What options are available for those of us who are unaffiliated non-non-believers? Is there a growing proportion of “Spiritual but not Religious” members among us? Do even avowed agnostics find occasion to pray?
Roger Zelazny, Creatures of Light and Darkness, © 1969
The Agnostic’s Prayer
Insofar as I may be heard by anything, which may or may not care what I say, I ask, if it matters, that you be forgiven for anything you may have done or failed to do which requires forgiveness. Conversely, if not forgiveness but something else may be required to insure any possible benefit for which you may be eligible after the destruction of your body, I ask that this, whatever it may be, be granted or withheld, as the case may be, in such a manner as to insure your receiving said benefit. I ask this in my capacity as your elected intermediary between yourself and that which may not be yourself, but which may have an interest in the matter of your receiving as much as it is possible for you to receive of this thing, and which may in some way be influenced by this ceremony. Amen.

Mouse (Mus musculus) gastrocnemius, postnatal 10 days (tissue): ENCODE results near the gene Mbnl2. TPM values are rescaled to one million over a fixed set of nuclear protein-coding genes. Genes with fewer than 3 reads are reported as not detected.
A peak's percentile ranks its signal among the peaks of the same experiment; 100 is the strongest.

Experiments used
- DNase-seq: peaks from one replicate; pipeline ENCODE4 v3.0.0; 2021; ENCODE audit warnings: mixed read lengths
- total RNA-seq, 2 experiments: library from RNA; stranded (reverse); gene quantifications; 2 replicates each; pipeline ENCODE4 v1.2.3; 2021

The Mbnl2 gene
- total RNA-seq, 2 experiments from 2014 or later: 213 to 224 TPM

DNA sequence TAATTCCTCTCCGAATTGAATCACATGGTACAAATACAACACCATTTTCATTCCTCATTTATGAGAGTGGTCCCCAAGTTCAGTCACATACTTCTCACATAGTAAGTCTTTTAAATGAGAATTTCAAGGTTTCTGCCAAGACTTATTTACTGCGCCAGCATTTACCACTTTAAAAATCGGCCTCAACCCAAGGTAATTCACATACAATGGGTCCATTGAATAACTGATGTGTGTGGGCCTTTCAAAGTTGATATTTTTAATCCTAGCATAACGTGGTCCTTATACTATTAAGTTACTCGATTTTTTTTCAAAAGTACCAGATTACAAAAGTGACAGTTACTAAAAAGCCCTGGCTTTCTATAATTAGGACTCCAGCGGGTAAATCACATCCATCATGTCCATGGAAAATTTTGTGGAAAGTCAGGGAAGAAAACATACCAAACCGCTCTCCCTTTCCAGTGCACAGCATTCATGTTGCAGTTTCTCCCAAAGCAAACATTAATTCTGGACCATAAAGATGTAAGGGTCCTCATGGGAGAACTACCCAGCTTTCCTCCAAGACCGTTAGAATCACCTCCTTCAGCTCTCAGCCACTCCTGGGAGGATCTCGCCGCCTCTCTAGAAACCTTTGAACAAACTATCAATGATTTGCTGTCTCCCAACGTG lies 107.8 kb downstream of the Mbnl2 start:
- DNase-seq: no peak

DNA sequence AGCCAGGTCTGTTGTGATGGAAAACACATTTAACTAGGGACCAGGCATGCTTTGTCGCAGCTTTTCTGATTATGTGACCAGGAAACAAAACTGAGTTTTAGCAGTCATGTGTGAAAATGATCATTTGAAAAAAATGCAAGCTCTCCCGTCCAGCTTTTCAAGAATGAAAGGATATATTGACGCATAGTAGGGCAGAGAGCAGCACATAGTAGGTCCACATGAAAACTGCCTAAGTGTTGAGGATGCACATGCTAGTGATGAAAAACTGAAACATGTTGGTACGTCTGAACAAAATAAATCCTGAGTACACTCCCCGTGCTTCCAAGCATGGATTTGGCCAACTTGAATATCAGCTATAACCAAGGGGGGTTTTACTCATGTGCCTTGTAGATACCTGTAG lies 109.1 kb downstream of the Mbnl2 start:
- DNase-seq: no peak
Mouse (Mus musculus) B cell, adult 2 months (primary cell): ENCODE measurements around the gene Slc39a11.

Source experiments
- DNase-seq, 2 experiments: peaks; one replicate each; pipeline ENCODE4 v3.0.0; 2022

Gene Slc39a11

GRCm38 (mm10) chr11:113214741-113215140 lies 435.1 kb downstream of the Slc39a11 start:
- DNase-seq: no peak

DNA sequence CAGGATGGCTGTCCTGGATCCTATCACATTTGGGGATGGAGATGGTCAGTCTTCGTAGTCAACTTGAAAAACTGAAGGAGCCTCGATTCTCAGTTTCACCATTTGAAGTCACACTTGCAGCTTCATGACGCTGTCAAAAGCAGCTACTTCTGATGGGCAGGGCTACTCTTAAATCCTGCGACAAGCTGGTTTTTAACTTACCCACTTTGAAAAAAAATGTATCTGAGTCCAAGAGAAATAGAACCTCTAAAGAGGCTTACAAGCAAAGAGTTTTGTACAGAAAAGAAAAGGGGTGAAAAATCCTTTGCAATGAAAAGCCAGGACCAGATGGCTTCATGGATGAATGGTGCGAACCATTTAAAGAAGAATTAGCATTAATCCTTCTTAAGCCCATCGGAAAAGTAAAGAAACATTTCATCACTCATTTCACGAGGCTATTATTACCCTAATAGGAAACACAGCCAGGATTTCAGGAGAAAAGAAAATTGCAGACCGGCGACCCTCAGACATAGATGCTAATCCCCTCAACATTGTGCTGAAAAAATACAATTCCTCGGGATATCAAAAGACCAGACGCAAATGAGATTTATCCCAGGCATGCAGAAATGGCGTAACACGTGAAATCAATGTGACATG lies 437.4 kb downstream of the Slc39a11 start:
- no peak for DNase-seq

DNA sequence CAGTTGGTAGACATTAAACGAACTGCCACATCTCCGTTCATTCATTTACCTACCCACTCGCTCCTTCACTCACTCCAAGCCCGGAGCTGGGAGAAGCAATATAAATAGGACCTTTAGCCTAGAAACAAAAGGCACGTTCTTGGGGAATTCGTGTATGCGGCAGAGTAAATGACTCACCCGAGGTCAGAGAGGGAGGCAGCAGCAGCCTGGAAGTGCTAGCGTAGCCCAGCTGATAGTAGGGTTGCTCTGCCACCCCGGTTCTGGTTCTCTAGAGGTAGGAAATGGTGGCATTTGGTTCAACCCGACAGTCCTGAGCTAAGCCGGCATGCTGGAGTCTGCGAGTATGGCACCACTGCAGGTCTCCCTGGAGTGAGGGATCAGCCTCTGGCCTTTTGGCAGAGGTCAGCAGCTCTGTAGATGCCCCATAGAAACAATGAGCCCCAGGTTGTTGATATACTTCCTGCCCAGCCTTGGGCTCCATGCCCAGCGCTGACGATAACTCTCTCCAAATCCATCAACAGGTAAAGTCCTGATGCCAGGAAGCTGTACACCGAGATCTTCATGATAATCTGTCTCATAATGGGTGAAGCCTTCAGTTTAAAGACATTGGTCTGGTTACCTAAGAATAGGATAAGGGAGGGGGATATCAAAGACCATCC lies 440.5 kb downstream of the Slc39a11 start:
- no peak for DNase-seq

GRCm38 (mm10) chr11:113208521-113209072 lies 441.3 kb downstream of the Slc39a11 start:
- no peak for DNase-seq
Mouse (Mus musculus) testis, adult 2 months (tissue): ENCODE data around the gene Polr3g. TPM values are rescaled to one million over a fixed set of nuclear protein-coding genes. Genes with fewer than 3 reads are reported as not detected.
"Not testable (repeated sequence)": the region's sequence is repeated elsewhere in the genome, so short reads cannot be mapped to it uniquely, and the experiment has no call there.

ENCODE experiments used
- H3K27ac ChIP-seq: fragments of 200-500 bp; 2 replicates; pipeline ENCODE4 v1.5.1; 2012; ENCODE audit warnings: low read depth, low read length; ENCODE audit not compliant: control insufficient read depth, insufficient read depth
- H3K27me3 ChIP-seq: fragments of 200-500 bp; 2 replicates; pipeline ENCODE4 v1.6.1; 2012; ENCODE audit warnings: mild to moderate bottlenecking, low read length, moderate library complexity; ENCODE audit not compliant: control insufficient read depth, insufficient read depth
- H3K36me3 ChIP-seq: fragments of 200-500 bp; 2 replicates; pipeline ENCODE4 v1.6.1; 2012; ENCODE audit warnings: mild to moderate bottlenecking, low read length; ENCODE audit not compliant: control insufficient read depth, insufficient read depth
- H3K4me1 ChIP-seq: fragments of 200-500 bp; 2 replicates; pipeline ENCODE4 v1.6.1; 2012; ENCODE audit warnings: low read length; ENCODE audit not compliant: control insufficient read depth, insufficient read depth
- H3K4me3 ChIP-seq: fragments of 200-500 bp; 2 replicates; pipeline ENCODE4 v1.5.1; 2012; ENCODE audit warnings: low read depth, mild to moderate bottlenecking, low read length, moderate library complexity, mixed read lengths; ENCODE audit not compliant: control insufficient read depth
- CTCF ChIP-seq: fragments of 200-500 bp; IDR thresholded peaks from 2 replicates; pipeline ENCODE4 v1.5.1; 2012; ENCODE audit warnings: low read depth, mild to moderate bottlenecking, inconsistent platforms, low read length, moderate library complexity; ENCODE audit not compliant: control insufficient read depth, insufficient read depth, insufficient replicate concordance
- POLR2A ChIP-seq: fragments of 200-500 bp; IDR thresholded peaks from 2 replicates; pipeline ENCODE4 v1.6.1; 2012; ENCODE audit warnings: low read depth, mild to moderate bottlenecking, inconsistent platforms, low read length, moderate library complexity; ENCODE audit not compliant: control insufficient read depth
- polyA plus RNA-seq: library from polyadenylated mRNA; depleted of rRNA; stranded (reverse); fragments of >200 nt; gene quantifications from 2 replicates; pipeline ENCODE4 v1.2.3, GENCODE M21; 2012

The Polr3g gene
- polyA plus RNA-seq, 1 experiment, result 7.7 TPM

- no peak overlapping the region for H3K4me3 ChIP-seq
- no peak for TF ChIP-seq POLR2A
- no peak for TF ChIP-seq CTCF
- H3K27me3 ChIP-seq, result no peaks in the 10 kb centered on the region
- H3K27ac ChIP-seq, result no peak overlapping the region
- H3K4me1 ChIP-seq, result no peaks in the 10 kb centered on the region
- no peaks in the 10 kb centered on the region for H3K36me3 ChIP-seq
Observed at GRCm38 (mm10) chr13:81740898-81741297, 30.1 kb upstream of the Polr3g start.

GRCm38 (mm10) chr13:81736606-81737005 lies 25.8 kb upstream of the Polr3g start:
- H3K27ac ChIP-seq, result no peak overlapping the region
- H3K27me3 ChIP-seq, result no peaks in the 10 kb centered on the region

For weeks I’ve been mulling over what God and therefore prayer means to those who do not ascribe to a particular faith. I tend to prefer the Smörgåsbord approach, sampling tastes of the divine as the occasion allows. Which brings me to parousia: Greek for coming, arrival, personal presence and is often used to describe the second coming of Christ. The experience of the living light has moved me to tears, to poetry and to deep and abiding love. So, like the tree in the forest which may or may not make a sound if it falls and no one is there to hear it, can we be grateful to that which is largely unknown and only occasionally recognized? Is it, as the Navajo say, “In Beauty it is Finished.”
Or could it really be this simple?